Ostrowski was in court yesterday with Peter Reese, who sat on the county charter revision commission. He recounts that Reese kept repeating that Paul Cambria, representing the legislature, was correct in his argument before the court. Adds Ostrowski,
Now, Collins previously insisted on printing 365,000 tax bills that are now headed for the recycling bin. Pride goeth before the fall, Chris.
Prediction: anyone who wants to run against Chris in three years will be scrambling tomorrow for copies of those erroneous tax bills. Expect to see them in anti-Collins commercials in the next election.
One of our best judges, Paula Feroleto, had granted a TRO, later vacated, against Collins to stop him from printing the tax bills. Collins should have listened to wise counsel but I suspect he listens to no one but the man in the mirror.
I think that’s absolutely right. Someone will get a hold of the old bill and compare it to a revised bill, and make the argument that Collins tried to raise your taxes higher than necessary, and it took a judge to shut him down. On top of that, the cost of printing those bills during a pending lawsuit affecting them, was paid by you and me. I hardly think that “Six Sigma” principles were exercised in connection with that endeavor. Doesn’t seem too lean or efficient to me.
I have the sense that things are worse now than they were under Giambra. At least Giambra was an old-time pol, and even when he was wrong or being a prick, at least you had the sense that he was a political animal who knew how and when to listen and compromise. He knew that the legislature had a role to play in county government.
Now? This petty and too-expensive fighting over who gets to control 10% of a billion-dollar budget just underscores how useless this governmental entity as a whole has become. So, let’s revisit this:
‘Twas 2008, and the county was screwed
the people were not in a holiday mood.
The taxes, they said, were quite high, thanks, enough,
and people agreed that the times were quite tough.
On a floor called sixteen, a man crunched up some numbers
Six Sigma, he thought, would drag us out of our slumber.
Amid raises for managers, programs were cut.
The lawmakers’ charges, he’d always rebut.
In order to pay for his raises so steep,
the people’d fish money from pockets less deep.
Thanks to meltdowns and layoffs – economy dire,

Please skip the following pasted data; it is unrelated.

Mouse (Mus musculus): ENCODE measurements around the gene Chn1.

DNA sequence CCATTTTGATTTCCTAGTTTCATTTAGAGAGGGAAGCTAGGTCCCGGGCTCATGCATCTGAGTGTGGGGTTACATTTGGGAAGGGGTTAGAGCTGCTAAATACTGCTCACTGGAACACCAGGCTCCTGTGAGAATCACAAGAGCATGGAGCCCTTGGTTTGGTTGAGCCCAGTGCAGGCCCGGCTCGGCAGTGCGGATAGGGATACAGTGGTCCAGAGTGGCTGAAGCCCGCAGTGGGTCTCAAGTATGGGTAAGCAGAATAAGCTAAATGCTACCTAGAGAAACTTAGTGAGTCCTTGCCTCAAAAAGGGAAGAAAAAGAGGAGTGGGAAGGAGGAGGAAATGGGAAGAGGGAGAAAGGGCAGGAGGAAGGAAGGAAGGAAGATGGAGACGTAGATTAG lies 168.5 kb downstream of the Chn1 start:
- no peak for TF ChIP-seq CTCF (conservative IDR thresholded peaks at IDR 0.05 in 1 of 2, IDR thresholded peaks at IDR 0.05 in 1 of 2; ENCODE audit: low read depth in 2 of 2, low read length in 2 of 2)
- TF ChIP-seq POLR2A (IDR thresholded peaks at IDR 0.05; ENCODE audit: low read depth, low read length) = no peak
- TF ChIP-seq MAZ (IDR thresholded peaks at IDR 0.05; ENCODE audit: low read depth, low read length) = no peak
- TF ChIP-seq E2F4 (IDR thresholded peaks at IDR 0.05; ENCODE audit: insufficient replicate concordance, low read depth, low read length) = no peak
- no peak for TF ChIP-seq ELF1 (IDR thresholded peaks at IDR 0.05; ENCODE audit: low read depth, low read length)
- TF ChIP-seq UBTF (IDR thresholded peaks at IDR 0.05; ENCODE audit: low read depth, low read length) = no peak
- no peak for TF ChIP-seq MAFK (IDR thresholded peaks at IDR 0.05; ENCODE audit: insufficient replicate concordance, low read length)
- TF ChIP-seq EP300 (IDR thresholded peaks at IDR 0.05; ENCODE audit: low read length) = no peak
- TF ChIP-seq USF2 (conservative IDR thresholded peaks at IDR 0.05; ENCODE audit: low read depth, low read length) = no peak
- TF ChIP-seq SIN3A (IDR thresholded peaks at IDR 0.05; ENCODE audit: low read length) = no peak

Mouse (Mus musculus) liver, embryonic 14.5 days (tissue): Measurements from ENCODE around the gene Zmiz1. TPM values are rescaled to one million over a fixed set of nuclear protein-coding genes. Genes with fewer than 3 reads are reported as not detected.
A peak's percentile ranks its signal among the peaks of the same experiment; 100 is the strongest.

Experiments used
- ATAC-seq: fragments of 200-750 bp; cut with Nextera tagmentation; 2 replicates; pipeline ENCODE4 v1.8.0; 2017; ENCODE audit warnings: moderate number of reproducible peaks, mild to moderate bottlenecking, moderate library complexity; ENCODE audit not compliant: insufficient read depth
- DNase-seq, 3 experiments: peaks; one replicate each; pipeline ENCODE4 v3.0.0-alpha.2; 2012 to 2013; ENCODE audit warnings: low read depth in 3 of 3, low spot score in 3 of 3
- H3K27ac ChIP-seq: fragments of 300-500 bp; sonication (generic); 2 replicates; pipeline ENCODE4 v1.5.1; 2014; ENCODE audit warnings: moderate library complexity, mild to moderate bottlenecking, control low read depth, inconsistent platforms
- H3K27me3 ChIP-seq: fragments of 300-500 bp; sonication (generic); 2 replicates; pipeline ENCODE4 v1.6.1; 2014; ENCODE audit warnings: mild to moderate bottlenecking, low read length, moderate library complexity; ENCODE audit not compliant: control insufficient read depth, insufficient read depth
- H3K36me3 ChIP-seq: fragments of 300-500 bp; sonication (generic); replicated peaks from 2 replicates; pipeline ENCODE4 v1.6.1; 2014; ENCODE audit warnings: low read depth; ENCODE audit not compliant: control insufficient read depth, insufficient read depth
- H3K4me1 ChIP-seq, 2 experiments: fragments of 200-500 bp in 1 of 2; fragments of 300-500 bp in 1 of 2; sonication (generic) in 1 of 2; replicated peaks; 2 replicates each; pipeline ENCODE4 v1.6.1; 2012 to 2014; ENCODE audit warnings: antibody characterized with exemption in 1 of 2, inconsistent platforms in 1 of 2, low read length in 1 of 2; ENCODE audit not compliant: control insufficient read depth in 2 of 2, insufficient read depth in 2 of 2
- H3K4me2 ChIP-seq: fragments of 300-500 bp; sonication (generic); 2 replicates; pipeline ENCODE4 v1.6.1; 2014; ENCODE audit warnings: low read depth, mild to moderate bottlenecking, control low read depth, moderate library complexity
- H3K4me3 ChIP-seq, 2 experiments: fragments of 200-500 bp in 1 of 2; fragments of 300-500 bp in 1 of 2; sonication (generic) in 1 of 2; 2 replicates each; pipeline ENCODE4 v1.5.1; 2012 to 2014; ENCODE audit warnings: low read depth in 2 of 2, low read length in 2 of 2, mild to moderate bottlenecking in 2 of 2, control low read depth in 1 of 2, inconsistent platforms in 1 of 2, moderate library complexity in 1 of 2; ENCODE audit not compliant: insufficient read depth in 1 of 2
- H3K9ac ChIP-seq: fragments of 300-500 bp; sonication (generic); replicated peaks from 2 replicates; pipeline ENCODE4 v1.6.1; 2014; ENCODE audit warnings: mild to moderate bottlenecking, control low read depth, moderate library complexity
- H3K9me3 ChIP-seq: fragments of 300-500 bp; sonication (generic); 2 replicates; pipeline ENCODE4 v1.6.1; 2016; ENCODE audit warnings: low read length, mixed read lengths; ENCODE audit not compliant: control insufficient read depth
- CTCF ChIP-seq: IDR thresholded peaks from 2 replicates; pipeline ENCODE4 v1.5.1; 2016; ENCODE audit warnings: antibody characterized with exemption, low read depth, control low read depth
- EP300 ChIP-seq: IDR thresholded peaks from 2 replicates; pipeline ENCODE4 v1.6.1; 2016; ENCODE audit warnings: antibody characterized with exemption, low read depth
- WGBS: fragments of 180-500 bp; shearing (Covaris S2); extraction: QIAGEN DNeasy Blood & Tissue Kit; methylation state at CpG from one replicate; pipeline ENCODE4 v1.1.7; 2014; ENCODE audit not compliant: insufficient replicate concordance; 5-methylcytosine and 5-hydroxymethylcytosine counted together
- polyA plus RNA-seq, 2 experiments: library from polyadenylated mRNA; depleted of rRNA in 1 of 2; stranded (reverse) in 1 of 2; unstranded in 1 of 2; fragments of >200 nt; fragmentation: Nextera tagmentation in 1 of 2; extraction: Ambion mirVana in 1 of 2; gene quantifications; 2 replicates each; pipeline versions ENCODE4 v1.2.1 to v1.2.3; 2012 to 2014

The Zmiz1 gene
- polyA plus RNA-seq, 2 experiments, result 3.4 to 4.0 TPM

taxpayers had little up there to admire.
But lawmakers thought they could do him one better
and changed his proposals – some letter by letter.
They cut all the raises, revived some dead funding,
and wondered, who died and made this guy the king?
On the floor of sixteen, Collins grew quite enraged,
and the comptroller soon had to become more engaged.
Explaining to Collins his budget was faulty,
but not using language one might think was too salty.
He told the lawmakers that they were wrong, too.
Their outlook was based on too blissful a view.
A budget like theirs, higher taxes required,
a result that really quite no one desired.
The leg passed its budget, some vetoes were used.
The leg overrode some, those cuts they refused.
Then from the Rath Building arose some weird chatter.
The People then wondered, “NOW, what was the matter?”
It seemed a dispute had arisen quite great,
as to which branch of power could set the tax rate.
The executive said, he’s the man with the pen,
while the leg thought that it could. It told him, and then…
To court they all went, led by Lynn Marinelli.
against Collins and Green, (I saw her on the telly).
Judge Feroleto granted Lynn an injunction,
who argued that Collins had usurped a leg function.
Then Judge Peradotto, the leg soon lamented,
ordered that Collins’ bills could be printed.
So from Springville to Amherst and then Lackawanna,
we’ll pay more for less stuff, sort of anti-nirvana.
So now a new judge said that Collins was wrong
and the battle in court, it will not be prolonged.
Your taxes this year will go just a bit higher,
but not nearly as much as Chris Collins desired.
When green and red budgets were part of existence,
we complained and cajoled, and put up some resistance.
the problems keep coming, they should all feel shame.
For now everything new can seem old again.